As in other none-English speaking countries, you should expect to encounter language problems when you decide to take homestays in Vietnam. Teaching English in schools has only recently been introduced (the emphasis has been on French and Russian). Rather than seeing this as an obstacle, try to see it as a challenge. Try and pick up a few phrases such as hello, thank you, good-bye etc. In this way you can show the locals that you are interested in their language and culture and that you are more than a tourist passing though. Also remember that body language and finger signs can communicate a whole lot. 

Greetings 

Traditionally, the Vietnamese did not shake hands, but clasped their hands together above the waist level and bowed slightly. But with the increasing number of foreign influence, shaking hands when greeting someone is now the norm. 

If you know someone very well, it is common to shake hands using both hands. When greeting an older person or someone in authority, it is normal to shake hands with the right hand, then placing your left hand on the inside of your elbow. Due to the Confucian tradition, which put great respect towards the elderly, you should always greet the oldest person in a group first. Also, if you are greeting a group of people, make sure that you greet every person, including young children. 

Vietnamese names 

As is done in other Southeast Asian countries, given names always come after the family name. For example, in the name Nguyen Co Thieu, Nguyen is the family name and Co Thieu is the person’s given names. You will find that certain names are very common. As the Nguyen emperors allowed commoners to take on their family name, almost 50 per cent of Vietnams’ population has Nguyen as a family name. Children are often given names with special meanings, as parents believe that the lives of the children may be affected by the chosen name. Hence, a beautiful name may ensure a better life for the child. Examples of common female names are Huong (perfume) and Lien (lotus).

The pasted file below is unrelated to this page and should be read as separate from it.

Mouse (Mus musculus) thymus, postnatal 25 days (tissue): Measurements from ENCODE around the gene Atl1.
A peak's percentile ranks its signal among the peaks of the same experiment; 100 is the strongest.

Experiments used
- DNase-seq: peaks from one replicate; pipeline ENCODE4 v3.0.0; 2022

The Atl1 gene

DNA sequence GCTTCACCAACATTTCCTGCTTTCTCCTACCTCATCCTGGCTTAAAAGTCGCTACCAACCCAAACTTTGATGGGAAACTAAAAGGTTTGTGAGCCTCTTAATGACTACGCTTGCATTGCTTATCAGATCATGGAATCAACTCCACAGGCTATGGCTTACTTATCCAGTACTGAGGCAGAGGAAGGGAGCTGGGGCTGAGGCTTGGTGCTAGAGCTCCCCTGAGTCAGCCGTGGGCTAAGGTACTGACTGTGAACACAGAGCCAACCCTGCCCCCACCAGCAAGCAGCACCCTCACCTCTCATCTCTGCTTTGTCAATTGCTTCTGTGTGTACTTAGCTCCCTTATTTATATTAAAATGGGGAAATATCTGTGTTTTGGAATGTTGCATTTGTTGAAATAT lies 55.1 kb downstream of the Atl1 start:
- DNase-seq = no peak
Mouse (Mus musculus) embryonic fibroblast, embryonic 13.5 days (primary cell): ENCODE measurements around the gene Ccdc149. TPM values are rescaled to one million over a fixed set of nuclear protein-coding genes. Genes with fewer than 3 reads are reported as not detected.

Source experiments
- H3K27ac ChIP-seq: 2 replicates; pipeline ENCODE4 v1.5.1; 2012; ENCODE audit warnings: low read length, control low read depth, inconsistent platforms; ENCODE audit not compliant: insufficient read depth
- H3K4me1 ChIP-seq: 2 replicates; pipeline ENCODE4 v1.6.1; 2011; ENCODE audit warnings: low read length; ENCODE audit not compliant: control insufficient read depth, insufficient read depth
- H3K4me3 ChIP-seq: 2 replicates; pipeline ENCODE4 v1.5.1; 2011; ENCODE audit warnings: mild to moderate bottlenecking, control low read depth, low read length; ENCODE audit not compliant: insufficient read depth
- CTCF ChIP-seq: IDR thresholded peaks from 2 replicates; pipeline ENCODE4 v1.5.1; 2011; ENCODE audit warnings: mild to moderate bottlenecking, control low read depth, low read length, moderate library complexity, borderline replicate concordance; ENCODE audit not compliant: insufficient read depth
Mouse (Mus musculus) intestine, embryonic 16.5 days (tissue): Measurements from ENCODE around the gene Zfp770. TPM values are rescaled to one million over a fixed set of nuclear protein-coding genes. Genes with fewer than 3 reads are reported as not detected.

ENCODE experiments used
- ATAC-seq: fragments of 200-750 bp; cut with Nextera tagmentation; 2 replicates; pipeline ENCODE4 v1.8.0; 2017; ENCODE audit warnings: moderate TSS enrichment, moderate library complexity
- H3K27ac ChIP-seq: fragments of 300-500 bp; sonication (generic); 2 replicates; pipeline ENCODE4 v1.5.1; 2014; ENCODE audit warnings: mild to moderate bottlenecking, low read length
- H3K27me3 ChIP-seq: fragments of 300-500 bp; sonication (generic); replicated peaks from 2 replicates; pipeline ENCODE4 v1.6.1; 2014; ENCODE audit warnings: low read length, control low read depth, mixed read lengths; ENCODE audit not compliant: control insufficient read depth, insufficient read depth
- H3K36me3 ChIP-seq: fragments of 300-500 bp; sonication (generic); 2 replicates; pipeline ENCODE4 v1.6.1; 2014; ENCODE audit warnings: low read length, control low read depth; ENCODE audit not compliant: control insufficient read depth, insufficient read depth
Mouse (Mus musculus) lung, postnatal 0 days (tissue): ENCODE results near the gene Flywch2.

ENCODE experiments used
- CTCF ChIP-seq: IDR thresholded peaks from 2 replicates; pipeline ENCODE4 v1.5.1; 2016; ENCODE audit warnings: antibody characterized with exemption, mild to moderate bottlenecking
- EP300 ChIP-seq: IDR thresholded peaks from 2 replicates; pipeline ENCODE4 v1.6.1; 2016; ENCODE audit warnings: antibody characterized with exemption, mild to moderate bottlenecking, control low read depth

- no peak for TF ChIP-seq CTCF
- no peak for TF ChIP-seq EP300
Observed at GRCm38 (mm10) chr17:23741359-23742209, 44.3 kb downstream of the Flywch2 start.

Non-verbal Communication 

When you sit down, one important thing must be remembered: Pointing at someone with the sole of your feet when crossing your leg is considered rude. It is actually an indication that you think the other person is below you. So if you do cross your legs, try to point your toes downwards!! 

The western gesture of asking someone to come to you by turning the palm of your hand upwards and using the index finger to beckon, is considered impolite. In Vietnam, this sign is only used for animals. Instead, turn your palm downward and wiggle all four fingers in unison. 

Physical contact 

In general, Vietnamese are more reserved than Westerners. It is less common with physical contact in public, particularly between individuals who are not close friends. 

According to many books about etiquette in Vietnam, it is impolite to touch anyone of the opposite sex. Despite Vietnam being a largely conservative society, the point is that physical contact, at least between members of the same sex, is frequent and looked upon as a sign of friendship. The best advice to give is just to use your common sense. You will probably see two men or two women walking down the street holding hands. This is common between friends. It may feel a little awkward to us, but try and accept it as goodwill and appreciation. 

When meeting someone’s infant baby, it is regarded as bringing bad luck of you comment on how beautiful the baby looks, how clever it is etc (different well-intended comments we would normally use when meeting a baby). For many Vietnamese, it actually means the opposite. A good way of avoiding this, is for instance by commenting on how much the baby resembles the mother or the father.